Longoria murder trial gets started
By DARCY GRAY
Special to The Hays Daily News
GREAT BEND -- A Venture Corp. foreman said he thought his co-workers were playing a joke on him when he saw what appeared to be a burned mannequin Aug. 24, 2010, at the company's asphalt plant near Great Bend.
"I was startled," Mike Mazouch testified Thursday in Barton County District Court. "I dismissed it as being a mannequin being burned."
Mazouch was among eight people who testified Thursday in a capital murder case against 38-year-old Adam Joseph Longoria, who also worked for the Venture Corp. construction company.
Longoria is charged with killing 14-year-old Alicia DeBolt of Great Bend and formerly of Hays. DeBolt's burned body was found Aug. 24, 2010, at Venture Corp.'s Dundee asphalt plant approximately 5 miles southwest of Great Bend. He also is charged with stealing a Venture Corp. vehicle Aug. 27, 2010, to allegedly flee amid the homicide investigation.
Testimony began Thursday before District Judge Hannelore Kitts after a jury of nine men and five women were seated, including two alternates.
Assistant Attorney General Andrew Bauch, in opening statements, described how a barrage of text messages between Longoria and DeBolt, formerly of Hays, began shortly after the pair met at a party late July 17, 2010, at Longoria's Great Bend home.
" 'Good morning, beautiful' -- that's the first text message Adam Longoria sent Alicia DeBolt a few hours after he met her for the first time," Bauch told jurors.
A mixture of Longoria and DeBolt's DNA was found in a black Ford Escape that Longoria drove -- which DeBolt's neighbors testified was the vehicle she left home in Aug. 21, 2010, before she disappeared.
Tim Frieden, Longoria's defense attorney with the Kansas Death Penalty Defense Unit, told jurors, however, the evidence also will show DNA from an unknown male was found on DeBolt.
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Eighty text messages were exchanged between Longoria and DeBolt on July 18, 2010, the day after the pair met at a birthday party for Longoria's then-girlfriend, Eva Brown, Bauch said Thursday. Brown met Longoria online -- after he'd been released from a Texas prison -- and Longoria moved into Brown's Great Bend home in May 2010.
On Aug. 21, 2010, Longoria worked at the Dundee asphalt plant before Brown told his employer he had to leave for a "family emergency," Bauch told jurors. Longoria and Brown went out for dinner and bowling, and Brown saw him on his phone "texting," Bauch said.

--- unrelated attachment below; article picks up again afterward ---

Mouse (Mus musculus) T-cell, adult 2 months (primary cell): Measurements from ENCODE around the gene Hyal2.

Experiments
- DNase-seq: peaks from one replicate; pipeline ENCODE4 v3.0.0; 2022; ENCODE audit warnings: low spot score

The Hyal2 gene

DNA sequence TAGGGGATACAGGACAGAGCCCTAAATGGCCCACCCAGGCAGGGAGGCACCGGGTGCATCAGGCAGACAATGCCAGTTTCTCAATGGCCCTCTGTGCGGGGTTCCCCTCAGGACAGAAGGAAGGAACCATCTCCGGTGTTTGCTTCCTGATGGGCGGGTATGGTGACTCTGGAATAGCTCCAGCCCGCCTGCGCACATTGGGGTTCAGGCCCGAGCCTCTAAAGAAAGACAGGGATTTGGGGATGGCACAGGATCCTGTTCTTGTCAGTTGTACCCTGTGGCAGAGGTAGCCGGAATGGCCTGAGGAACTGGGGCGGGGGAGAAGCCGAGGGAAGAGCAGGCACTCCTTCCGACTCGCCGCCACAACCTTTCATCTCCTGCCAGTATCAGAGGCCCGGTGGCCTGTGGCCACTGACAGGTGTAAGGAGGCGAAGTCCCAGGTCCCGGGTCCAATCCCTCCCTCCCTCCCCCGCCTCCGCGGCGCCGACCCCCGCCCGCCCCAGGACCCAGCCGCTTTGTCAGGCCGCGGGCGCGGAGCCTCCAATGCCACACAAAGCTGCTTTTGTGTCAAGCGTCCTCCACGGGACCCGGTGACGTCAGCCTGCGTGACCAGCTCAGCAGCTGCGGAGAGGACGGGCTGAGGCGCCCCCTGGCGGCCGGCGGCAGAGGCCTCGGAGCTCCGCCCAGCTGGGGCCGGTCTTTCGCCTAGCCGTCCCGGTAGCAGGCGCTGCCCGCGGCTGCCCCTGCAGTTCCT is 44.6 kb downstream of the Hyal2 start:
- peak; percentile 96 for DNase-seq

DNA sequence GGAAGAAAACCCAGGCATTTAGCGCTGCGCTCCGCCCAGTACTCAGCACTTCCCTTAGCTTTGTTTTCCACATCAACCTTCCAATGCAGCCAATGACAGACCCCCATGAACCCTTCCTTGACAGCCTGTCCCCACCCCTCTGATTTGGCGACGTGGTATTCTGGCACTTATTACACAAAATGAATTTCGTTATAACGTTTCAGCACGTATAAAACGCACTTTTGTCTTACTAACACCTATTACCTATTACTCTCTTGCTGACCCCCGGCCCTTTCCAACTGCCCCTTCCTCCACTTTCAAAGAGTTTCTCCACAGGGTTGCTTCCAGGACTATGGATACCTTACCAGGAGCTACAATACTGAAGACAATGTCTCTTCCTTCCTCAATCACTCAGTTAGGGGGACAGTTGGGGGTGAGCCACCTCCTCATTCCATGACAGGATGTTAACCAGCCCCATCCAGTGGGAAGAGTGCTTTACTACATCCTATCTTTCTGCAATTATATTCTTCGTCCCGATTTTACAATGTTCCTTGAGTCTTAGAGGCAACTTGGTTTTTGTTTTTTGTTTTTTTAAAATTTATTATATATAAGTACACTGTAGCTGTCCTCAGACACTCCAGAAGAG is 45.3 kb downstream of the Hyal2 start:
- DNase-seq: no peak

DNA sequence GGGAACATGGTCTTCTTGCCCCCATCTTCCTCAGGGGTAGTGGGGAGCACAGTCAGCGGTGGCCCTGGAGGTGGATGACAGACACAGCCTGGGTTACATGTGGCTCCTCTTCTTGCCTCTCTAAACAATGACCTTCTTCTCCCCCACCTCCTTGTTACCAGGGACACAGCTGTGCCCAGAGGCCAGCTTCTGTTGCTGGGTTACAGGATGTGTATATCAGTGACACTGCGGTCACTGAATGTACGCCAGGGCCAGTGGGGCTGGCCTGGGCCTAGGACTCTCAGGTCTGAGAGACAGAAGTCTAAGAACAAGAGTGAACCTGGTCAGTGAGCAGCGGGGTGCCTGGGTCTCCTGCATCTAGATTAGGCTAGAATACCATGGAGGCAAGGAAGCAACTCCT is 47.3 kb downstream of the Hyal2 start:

"The phone records will show who he texted," Bauch said, adding Longoria sent a text message to DeBolt offering to pick her up.
Frieden told jurors the records will show messages between two phones but not who sent those messages.
Tamara Conrad, DeBolt's mother and the state's first witness, acknowledged her daughter left home at approximately 11 p.m. Aug. 21, 2010, to go to a party and said two teens named Ivan and Giovanni were picking her up. DeBolt put on new clothes bought that day in Wichita for her upcoming first day of high school, Conrad said: jean shorts, a T-shirt, shoes with neon colors, "crazy, mismatched socks," and a bracelet that said "Alicia."
She never returned home for her midnight curfew, Conrad said.
Three days later, search volunteers found DeBolt's cellphone and battery in a ditch near the asphalt plant, Bauch said in opening statements. Gas was found around her body at the plant, and Longoria was captured on surveillance video buying $1.32 in gas the night DeBolt disappeared, Bauch said. Gas also was found on a pair of shoes Longoria wore that night, Bauch said.
Bauch told jurors to expect to hear testimony from people who said Longoria asked them to tell police he was with them at local nightclub Willie J's the night DeBolt disappeared. Brown also will testify Longoria asked her to rip up his shirt he wore that night and throw it away, and she did, according to Bauch.
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Dawn DeBolt, Alicia DeBolt's 28-year-old sister, testified Great Bend police shrugged off the family when they reported concerns early Aug. 22, 2010, that something bad had happened to Alicia.
Conrad said Alicia had not come home before and said her cellphone died, but Conrad thought Alicia was back on track. She didn't file a missing person report until the afternoon of Aug. 22 because she didn't want Alicia to be taken to a juvenile detention center if she had messed up again.
Alicia talked before about how Longoria, known as "Rocko," was 25 years old, and they had exchanged text messages, Dawn said.
"It wasn't normal for an older guy like that to be hanging out with a 14-year-old girl," Dawn testified.
Dawn said she decided to do her own investigating when Alicia went missing. She called Alicia's friends, sent text messages, and spread the word online.
Dawn knocked on the door of Longoria's home, and Brown answered. When told about Alicia's disappearance, Brown responded by saying, "I never liked that little (expletive)," Dawn testified, adding she then told Brown she was Alicia's sister.
Brown called Longoria, who said on speakerphone he was a block away from DeBolt's home the night she disappeared, Dawn testified. Then Longoria "comes around the corner" of the home and said he was at Willie J's the night Alicia went missing, Dawn said.
Under cross-examination, Dawn acknowledged she also visited the homes of "Ivan and Giovanni," and when she asked Ivan if something had happened to Alicia, he "hung his head and said, 'Probably.' "